Introducing Saud Syed, an anti-money laundering lawyer based in New Delhi, who’s tackling the injustice and stigma around India’s mass crack down on money laundering in recent years. Chatting with Saud, he spoke about his aspirations, his career growth and the future of anti-money laundering law.

What interested you most about taking on anti-money laundering cases, specifically in India?

“India has become a very fast developing country and financial stability is the most important element a country needs in order to provide better facilities to citizens; it is absolutely essential to eliminate black money. While, being trained as a solicitor, we were taught, the necessity of informing all anti-money laundering, it was then that I felt as though this was one of the best fields to work in.”

What challenges do you face being an anti-money laundering lawyer in India? 

“Nearly, 99% of cases are not related to the purpose for which it is evolved, not even 1% of the total number of cases pertain to crimes like, drugs, human trafficking and terrorism, then it’s the method of implementation. If you pick up any “confirmation order” passed by then it would be found out that 90% of the order is copying and pasting of pleadings. This makes it hard to filter through what’s a relevant case and what’s not.”

ADVERT: Visit the best Asian restaurant Fanoosh The Indian on Street Lane, Leeds

What are the current laws in India when it comes to money-laundering? How do they differ to the UK?

“In India, the law which governs the field, is the ‘Prevention of Money Laundering Act’ also known as PMLA. If a person is convicted the punishment could be between 3 to 7 years or in some cases up to 10, you can be fined up to 5 million Indian Rupees. In the UK, the approach and methodology are totally different. Reasonable living expenses are a key factor to how the justice system differs. People in India simply can’t afford lawyers that are willing to prove their innocence, making it extremely difficult for a fair trial to be carried out.”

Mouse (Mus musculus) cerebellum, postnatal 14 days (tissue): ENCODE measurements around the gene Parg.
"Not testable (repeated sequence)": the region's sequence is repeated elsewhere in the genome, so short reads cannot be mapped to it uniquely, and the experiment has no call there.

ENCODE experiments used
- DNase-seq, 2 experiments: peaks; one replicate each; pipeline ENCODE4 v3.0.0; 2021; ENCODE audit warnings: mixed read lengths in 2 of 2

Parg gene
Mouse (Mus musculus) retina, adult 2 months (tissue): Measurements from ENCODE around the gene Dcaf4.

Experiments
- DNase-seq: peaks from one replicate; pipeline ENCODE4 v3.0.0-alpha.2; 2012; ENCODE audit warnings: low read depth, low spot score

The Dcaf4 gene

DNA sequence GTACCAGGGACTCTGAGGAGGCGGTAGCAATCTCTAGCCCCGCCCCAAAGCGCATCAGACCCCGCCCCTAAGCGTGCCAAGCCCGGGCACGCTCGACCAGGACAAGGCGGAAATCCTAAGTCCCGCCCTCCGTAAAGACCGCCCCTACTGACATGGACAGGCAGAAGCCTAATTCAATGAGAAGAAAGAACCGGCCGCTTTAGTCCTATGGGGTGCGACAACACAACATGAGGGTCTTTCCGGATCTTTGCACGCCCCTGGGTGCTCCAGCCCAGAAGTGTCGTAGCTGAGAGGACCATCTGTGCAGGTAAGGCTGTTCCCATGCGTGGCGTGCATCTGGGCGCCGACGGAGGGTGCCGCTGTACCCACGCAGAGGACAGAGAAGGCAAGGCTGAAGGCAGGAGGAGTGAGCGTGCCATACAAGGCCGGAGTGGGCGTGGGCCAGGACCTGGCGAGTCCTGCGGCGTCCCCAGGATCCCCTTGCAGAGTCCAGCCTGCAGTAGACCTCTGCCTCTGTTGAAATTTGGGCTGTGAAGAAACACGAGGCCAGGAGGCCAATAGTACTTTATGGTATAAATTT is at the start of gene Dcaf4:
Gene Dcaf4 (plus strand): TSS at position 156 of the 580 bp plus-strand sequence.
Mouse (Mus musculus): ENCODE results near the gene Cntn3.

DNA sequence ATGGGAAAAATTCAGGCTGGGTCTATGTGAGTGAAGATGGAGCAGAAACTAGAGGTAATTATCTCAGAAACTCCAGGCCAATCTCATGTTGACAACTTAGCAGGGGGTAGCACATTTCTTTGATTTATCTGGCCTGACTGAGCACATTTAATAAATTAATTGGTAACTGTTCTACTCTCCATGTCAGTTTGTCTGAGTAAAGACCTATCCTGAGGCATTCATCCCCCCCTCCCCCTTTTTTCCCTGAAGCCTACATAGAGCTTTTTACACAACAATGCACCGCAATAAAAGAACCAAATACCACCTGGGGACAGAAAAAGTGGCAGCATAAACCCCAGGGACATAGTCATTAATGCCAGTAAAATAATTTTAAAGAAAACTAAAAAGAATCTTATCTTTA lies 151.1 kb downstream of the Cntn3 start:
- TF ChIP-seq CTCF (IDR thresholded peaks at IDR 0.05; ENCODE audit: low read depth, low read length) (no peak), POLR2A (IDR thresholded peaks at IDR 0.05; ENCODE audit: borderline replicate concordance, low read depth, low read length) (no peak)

What made you want to launch an office in the UK (London)?

“Being a duality qualified lawyer, I always wished to have a broad presence here. I studied for many year’s here in London, making it all that bit more special to me. I like the way that law is practiced here in the UK and I feel as though other countries could learn a lot from their system – especially India.”

Are there any cases you have taken on recently that would be of interest to readers?

“A case I have taken on recently is one where a total of 26 carbon copy criminal complaints were filed for a transaction, despite them being almost 10 years old. This shows exactly how India are cracking down on, not only everyday people, but even the wealthy. A former chief minister was targeted recently when he made a senior government officer principle, something the system saw as suspicious, despite his status. A vast majority of my clients are of high importance.”

Where do you see the future of your career heading?

“I am now connected to an international community, working for intercepting proceeds, from human trafficking to drugs and terrorism. Whether the cases are in India or the UK, I plan to focus on justice for any of the clients I take on.”

Where is the future heading for anti-money laundering laws and legislations in India? Have they become tighter over the past 10 years?

“The law is being amended due to the directions of executives and officers implementing the law, which is as per a recent observation of Indian Supreme Court – “a fraud upon constitution”. As of today, nearly 30 different laws are in schedule of PMLA. More than 80% of cases are for offence of cheating! None of the changes which were brought in actually helped to realise the original dream of international community.”

What do you hope to achieve in the future when it comes to anti-money laundering? 

“100% interception of monies originating in crimes like human and drug Trafficking. In my country, and most of the countries across world.”

ADVERT: Best Indian Restaurant ‘Fanoosh’ on Street Lane, Leeds